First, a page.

kidney stones -- d/t extremely high Vit D levels hyperparathyroidism -- PSH released in excess
Your client has been diagnosed with metabolic syndrome. What are characteristics of this condition?
high waisted circumference obesity diabetes hypertension high cholesterol or trigyclerides
Richard is a 62 y/o male admitted with a hx of alcohol liver dz and cirrhosis. What would you expect to with Richard's liver function tests?
the number would be elevated d/t impaired function
Richard is a 62 y/o male admitted with a hx of alcohol liver dz and cirrhosis What would you expect Albumin to be elevated or lowered? Why?
Low b/c albumin is made by the liver which would lead to decrease production with impaired function of the organ
Richard is a 62 y/o male admitted with a hx of alcohol liver dz and cirrhosis. Would you expect BUN to be elevated or lower? Why?
Low b/c decreased PRO metabolism
Dietary Approach to stop hypertension developed to lower BP with meds heart healthy benefits and helps lower cholesterol Focuses on Vit and mineral intake Americanized Meditterain diet Na 1500 mg/ day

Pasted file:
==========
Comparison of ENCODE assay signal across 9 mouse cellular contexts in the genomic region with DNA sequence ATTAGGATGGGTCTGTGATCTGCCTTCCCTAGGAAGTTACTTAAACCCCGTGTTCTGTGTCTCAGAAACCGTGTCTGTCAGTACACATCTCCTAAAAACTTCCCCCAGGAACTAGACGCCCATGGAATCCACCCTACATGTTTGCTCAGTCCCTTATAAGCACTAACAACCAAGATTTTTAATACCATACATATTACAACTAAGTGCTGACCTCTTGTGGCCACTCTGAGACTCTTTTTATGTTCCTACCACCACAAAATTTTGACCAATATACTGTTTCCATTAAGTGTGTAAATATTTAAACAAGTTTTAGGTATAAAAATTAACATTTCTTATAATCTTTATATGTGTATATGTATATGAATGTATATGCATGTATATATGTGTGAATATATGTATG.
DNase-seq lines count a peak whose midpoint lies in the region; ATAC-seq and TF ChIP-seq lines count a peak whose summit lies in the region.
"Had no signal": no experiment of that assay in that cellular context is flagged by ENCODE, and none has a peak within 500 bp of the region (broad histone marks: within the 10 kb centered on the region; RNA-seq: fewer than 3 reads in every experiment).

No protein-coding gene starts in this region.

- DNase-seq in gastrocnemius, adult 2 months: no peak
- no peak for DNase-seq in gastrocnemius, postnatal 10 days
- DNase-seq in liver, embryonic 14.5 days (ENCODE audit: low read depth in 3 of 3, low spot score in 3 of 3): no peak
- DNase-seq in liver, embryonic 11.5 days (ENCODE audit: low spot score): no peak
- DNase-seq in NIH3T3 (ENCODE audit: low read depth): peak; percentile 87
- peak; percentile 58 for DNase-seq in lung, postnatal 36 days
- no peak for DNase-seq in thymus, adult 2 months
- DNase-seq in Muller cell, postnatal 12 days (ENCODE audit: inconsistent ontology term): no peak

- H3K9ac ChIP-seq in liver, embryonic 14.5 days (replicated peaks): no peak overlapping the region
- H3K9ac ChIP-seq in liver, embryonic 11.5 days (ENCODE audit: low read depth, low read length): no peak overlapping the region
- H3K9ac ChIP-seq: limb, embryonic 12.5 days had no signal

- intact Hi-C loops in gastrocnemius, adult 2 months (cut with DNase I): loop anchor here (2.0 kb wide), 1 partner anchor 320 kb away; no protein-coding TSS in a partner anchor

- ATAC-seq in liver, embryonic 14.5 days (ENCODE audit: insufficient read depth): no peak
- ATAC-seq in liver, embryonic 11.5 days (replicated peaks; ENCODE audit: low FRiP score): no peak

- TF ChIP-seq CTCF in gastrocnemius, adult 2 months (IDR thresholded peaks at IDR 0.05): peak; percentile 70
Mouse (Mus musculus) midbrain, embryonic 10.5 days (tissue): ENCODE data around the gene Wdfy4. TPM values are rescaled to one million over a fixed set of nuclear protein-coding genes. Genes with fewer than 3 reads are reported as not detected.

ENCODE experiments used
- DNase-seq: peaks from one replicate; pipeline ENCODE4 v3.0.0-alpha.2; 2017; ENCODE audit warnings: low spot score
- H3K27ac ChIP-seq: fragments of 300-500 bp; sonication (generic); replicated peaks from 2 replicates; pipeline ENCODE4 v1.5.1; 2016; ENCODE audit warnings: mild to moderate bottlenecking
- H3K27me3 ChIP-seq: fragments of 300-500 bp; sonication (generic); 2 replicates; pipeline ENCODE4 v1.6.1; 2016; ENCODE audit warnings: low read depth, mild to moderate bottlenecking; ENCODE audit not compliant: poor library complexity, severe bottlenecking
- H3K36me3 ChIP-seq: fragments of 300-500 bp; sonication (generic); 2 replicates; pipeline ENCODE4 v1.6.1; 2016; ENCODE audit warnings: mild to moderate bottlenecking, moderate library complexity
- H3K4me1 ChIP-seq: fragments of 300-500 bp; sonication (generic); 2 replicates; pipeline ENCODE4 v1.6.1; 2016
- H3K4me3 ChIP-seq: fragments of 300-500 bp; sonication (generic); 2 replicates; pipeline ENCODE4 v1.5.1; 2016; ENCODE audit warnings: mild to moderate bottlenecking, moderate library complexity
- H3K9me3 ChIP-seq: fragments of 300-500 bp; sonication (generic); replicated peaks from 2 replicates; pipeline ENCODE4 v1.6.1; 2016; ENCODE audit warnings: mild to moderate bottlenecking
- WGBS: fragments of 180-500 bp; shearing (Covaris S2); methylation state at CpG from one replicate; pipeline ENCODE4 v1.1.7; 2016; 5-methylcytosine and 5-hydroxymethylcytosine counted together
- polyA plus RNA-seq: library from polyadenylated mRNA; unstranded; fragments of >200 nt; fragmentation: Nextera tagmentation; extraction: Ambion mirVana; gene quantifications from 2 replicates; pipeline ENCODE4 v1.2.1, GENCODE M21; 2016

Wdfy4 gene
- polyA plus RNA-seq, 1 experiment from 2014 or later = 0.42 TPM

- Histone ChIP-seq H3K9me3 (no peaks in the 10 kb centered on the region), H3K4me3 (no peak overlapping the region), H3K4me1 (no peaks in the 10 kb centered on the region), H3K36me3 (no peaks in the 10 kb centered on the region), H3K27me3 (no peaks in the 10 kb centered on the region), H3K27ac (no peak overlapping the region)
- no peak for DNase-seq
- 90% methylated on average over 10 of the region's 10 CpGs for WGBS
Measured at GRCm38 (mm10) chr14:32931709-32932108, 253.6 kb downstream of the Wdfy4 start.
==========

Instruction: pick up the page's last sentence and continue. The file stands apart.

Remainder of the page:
Waist circum = greater 40 men and 35 women Trig > 150 mg/dL HDL < 50 mg/dL BP > 130/85 mm Hg FBG > 100 mg/dL Effects 35% of adults ---> higher risk for CVD
Therapeutic lifestyle changes diet lifestyle changes through diet and exercise -no smoking main focus is to reduce sat fat lowers ldl and keeps hdl
What is the first test we assess when checking fluid status?
Albumin and Prealbumin article
these are not good markers of nutrition status --> acute phases reactants and are effected by many other things in the body
What happens to serum Albumin levels during infection or trauma? How could this impact your nutrition assessment?
body lowers amount of pro being made impact leads to inaccurate read
What happens to serum albumin levels during marasmus?
normal d/t decreased pro and kcal intake but body compensates